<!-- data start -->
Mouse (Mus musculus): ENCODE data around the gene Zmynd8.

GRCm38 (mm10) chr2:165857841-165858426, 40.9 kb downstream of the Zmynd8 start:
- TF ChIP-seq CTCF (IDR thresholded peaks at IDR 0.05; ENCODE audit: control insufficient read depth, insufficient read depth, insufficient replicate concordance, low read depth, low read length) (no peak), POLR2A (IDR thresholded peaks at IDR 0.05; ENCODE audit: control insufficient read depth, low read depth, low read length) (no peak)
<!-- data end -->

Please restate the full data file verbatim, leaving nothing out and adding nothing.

Mouse (Mus musculus): ENCODE data around the gene Zmynd8.

GRCm38 (mm10) chr2:165857841-165858426, 40.9 kb downstream of the Zmynd8 start:
- TF ChIP-seq CTCF (IDR thresholded peaks at IDR 0.05; ENCODE audit: control insufficient read depth, insufficient read depth, insufficient replicate concordance, low read depth, low read length) (no peak), POLR2A (IDR thresholded peaks at IDR 0.05; ENCODE audit: control insufficient read depth, low read depth, low read length) (no peak)